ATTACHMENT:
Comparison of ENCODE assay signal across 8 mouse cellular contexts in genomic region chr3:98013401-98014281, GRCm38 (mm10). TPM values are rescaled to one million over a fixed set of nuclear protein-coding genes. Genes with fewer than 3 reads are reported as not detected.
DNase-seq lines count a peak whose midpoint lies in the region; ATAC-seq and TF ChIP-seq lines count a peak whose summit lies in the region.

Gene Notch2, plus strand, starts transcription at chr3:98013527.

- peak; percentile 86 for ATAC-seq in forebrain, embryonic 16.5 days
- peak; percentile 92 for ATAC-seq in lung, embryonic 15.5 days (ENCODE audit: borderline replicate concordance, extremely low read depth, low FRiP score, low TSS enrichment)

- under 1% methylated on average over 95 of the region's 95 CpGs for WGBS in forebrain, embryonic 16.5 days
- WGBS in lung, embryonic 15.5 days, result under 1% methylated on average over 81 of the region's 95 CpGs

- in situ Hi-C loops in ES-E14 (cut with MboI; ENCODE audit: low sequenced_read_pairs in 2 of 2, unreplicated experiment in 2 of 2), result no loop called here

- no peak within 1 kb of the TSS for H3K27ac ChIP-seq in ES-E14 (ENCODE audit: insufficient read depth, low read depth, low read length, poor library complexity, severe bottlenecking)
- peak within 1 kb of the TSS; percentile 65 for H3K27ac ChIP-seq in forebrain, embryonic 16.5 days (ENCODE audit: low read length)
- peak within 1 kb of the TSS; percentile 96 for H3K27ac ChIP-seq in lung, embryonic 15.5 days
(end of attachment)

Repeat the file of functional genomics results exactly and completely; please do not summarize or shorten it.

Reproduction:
Comparison of ENCODE assay signal across 8 mouse cellular contexts in genomic region chr3:98013401-98014281, GRCm38 (mm10). TPM values are rescaled to one million over a fixed set of nuclear protein-coding genes. Genes with fewer than 3 reads are reported as not detected.
DNase-seq lines count a peak whose midpoint lies in the region; ATAC-seq and TF ChIP-seq lines count a peak whose summit lies in the region.

Gene Notch2, plus strand, starts transcription at chr3:98013527.

- peak; percentile 86 for ATAC-seq in forebrain, embryonic 16.5 days
- peak; percentile 92 for ATAC-seq in lung, embryonic 15.5 days (ENCODE audit: borderline replicate concordance, extremely low read depth, low FRiP score, low TSS enrichment)

- under 1% methylated on average over 95 of the region's 95 CpGs for WGBS in forebrain, embryonic 16.5 days
- WGBS in lung, embryonic 15.5 days, result under 1% methylated on average over 81 of the region's 95 CpGs

- in situ Hi-C loops in ES-E14 (cut with MboI; ENCODE audit: low sequenced_read_pairs in 2 of 2, unreplicated experiment in 2 of 2), result no loop called here

- no peak within 1 kb of the TSS for H3K27ac ChIP-seq in ES-E14 (ENCODE audit: insufficient read depth, low read depth, low read length, poor library complexity, severe bottlenecking)
- peak within 1 kb of the TSS; percentile 65 for H3K27ac ChIP-seq in forebrain, embryonic 16.5 days (ENCODE audit: low read length)
- peak within 1 kb of the TSS; percentile 96 for H3K27ac ChIP-seq in lung, embryonic 15.5 days